Quality Check: Overcoming the Challenges of Remote Care Compliance
By Toni Ellis, Director of Quality – Medioh
While remote health innovates and expands how patients receive care, it is still medical care. Because of this, remote care kits comprised of medical devices and medical technologies need to be handled according to the appropriate regulatory standards.
This means that remote health assets, kits, and those who create them all fall under the same regulatory oversight that clinical devices and organizations would.
These regulations come from bodies such as the FDA, CFR, CMS, and other health bureaus, such as Health Canada, to ensure patient safety and care quality.
As remote care models continue to expand across North America at transformative scale, so grows the regulatory eye of these governing bodies, all of whom dictate the standards that remote care technology must meet to be made available to consumers.
Providers are now tasked with navigating these regulatory waters to provide remote care to the patient populations who need and want it, all while ensuring compliance and safety throughout.
But, when scaling remote care programs, maintaining medical-grade compliance is no easy task.
Among many crucial compliance regulations, those delivering care remotely must be able to comply with numerous international standard operating procedures to properly manage remote care assets within a program.
This also includes standards related to reprocessing or refurbishing medical devices used in remote care, which require physical facilities to calibrate, test, disinfect, and perform other activities that keep these devices compliant and safe for patient use.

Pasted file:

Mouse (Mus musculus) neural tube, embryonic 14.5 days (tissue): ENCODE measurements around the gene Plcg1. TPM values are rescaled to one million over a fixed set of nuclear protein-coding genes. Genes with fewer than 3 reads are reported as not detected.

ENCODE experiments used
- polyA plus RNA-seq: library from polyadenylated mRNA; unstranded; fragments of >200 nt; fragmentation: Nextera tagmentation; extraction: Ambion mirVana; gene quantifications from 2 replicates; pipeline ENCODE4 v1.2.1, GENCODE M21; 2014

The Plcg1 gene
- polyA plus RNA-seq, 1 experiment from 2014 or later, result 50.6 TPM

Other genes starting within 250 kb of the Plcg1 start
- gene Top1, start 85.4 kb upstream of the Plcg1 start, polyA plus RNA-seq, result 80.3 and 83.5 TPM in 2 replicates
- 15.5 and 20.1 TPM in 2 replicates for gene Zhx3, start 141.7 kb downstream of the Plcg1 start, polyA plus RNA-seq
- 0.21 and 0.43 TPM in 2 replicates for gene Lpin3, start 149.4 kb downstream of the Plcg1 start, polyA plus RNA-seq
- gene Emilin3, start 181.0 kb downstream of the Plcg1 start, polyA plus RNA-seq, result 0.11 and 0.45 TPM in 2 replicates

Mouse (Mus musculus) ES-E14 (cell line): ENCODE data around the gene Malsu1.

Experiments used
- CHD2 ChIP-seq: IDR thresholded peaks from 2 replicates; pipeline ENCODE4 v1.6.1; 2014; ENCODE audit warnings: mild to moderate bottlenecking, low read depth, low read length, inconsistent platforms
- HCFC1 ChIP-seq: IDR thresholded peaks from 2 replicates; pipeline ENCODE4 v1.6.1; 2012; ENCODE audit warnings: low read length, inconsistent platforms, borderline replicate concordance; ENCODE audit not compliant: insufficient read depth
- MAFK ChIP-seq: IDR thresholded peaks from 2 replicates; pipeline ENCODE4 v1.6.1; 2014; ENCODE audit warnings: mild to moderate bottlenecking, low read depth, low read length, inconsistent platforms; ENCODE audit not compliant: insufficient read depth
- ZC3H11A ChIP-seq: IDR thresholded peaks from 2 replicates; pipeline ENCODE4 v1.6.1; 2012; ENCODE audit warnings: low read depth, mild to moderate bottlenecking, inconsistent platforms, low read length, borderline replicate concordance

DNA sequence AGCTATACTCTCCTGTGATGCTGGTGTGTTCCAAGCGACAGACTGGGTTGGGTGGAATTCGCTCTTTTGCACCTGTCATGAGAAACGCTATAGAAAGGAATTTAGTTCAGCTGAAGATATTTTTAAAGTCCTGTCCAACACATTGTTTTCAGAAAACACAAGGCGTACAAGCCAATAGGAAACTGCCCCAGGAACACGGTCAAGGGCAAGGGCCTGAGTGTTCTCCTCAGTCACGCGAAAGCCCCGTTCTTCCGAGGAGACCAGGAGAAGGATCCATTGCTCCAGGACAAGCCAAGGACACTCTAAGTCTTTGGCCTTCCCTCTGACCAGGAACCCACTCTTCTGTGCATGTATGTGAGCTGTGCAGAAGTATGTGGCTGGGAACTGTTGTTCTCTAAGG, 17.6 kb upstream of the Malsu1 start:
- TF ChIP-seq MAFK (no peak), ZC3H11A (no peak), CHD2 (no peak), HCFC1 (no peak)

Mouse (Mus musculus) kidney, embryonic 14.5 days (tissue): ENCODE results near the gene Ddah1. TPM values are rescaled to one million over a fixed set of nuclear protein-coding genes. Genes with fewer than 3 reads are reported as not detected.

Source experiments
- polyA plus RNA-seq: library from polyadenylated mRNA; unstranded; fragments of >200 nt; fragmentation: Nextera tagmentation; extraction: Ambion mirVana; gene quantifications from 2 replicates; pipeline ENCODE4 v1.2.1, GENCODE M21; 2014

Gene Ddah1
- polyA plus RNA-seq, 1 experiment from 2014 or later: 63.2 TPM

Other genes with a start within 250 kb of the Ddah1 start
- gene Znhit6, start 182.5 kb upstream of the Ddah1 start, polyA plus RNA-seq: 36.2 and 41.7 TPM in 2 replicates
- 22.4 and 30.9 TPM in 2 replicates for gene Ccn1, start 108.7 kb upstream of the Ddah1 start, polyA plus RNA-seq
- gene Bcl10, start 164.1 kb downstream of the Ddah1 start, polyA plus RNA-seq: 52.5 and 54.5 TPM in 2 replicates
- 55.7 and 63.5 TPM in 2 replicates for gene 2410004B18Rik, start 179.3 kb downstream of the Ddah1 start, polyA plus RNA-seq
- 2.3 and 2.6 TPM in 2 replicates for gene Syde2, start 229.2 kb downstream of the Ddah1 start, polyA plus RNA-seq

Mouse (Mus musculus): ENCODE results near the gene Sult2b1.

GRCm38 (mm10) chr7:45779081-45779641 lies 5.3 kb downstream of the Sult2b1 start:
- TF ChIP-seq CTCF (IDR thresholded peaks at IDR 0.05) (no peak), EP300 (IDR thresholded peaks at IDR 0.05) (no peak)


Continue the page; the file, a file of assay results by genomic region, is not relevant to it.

In addition, standards from HIPAA and ISO27001 strictly regulate how data and protected health information must be secured during RPM.
The process to be certified and compliant with these standards is difficult, requiring extensive time and investment in a specialty that simply falls outside of the core mission of healthcare organizations, which is providing care to patients.
Testing of Remote Patient Monitoring Devices – 2021 Medioh
To manage these added layers of service, and maintain their focus on care, health providers partner with logistics and technology experts who fill in these gaps; designing solutions that enable program scalability without ever sacrificing quality or compliance for volume.
We Need a System
Given the number of managed assets within remote health programs, a deliberately-designed Quality Management System (QMS) is required to keep track of the status, functionality, and safety of each device for each patient in a program.
Leading logistics and technology support partners engineer comprehensive QMS platforms to manage partner programs. This advanced approach to Quality Management allows for seamless workflows that ensure quality, compliance, and patient support are always met to precise standards.
This quality management system controls each activity spanning from the manufacturing and procurement of remote care devices themselves, all the way to the end of a patient’s health program to device return and reprocessing.
Ensuring quality and compliance throughout the entire RPM process requires advanced capacities in logistics, as well as regulated facilities capable of properly and safely managing and processing these assets. It also requires the expertise to manage both remote care technology and patient experience with it.
Logistics and technology support partners are helping healthcare providers overcome these service scalability gaps, designing tailored solutions that help them seamlessly scale their remote care programs.
Find out more about how Medioh enables remote care at transformative scale.